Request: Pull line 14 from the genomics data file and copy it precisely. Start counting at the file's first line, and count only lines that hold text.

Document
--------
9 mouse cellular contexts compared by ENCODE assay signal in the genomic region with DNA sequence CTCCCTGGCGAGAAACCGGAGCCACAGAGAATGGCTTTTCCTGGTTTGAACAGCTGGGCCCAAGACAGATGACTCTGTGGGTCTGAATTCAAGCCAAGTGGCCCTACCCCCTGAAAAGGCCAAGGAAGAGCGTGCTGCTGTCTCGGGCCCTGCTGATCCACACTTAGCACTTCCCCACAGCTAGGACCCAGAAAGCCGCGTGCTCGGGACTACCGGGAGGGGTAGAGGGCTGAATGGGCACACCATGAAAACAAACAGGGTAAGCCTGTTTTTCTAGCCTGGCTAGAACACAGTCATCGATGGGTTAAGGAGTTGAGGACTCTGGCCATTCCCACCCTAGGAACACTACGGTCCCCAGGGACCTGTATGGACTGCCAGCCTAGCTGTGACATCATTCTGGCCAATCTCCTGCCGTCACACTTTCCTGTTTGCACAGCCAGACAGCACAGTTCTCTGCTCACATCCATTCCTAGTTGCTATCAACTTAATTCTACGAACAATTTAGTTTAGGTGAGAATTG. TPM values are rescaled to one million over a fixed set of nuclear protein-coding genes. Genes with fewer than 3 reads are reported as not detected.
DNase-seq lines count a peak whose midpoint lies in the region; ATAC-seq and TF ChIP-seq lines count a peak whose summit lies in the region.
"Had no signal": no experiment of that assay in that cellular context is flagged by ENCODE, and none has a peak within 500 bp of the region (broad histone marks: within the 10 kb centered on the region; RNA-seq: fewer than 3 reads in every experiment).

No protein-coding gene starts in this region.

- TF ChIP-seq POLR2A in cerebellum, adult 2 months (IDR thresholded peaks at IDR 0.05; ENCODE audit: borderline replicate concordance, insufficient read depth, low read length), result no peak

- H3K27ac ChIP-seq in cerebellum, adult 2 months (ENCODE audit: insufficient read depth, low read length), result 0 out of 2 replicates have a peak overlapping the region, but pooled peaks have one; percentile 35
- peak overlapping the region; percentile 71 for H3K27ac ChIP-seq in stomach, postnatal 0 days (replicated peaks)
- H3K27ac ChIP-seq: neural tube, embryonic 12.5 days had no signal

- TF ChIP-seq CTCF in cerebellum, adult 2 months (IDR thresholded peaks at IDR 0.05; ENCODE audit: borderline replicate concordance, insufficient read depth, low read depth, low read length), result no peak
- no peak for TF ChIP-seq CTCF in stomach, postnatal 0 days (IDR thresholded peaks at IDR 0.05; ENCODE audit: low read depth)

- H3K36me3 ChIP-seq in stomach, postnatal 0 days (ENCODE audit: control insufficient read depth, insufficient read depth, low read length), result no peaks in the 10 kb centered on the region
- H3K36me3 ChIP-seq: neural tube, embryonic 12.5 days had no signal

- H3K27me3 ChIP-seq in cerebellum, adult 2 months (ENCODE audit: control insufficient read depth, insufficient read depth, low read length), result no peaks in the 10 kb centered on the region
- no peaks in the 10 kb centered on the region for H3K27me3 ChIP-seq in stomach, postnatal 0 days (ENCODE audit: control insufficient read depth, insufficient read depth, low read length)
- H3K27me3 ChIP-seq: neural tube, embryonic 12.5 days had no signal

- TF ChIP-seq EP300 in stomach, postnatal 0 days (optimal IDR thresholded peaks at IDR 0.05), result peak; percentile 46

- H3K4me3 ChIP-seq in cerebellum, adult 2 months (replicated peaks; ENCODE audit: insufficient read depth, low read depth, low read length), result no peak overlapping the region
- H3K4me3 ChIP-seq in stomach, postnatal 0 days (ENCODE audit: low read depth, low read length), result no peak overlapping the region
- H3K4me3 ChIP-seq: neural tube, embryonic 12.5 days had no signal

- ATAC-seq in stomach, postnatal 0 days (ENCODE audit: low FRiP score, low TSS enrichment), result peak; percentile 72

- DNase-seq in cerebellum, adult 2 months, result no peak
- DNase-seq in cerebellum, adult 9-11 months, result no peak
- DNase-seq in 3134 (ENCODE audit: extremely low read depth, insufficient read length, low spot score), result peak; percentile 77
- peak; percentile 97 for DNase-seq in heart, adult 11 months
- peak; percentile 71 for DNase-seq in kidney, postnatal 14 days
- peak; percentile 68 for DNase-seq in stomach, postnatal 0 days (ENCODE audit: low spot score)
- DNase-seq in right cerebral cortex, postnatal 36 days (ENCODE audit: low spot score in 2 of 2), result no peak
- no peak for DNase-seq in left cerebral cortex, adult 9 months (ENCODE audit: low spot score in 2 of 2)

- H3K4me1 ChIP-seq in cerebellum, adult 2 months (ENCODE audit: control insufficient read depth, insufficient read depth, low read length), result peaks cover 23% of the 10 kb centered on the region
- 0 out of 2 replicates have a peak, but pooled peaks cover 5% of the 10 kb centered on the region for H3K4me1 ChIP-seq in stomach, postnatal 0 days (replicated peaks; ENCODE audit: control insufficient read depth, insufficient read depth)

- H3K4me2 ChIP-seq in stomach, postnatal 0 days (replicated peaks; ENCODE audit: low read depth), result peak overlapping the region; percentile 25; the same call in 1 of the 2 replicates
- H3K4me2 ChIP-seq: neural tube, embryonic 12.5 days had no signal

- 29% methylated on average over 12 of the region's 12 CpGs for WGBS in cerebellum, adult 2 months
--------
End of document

- no peaks in the 10 kb centered on the region for H3K27me3 ChIP-seq in stomach, postnatal 0 days (ENCODE audit: control insufficient read depth, insufficient read depth, low read length)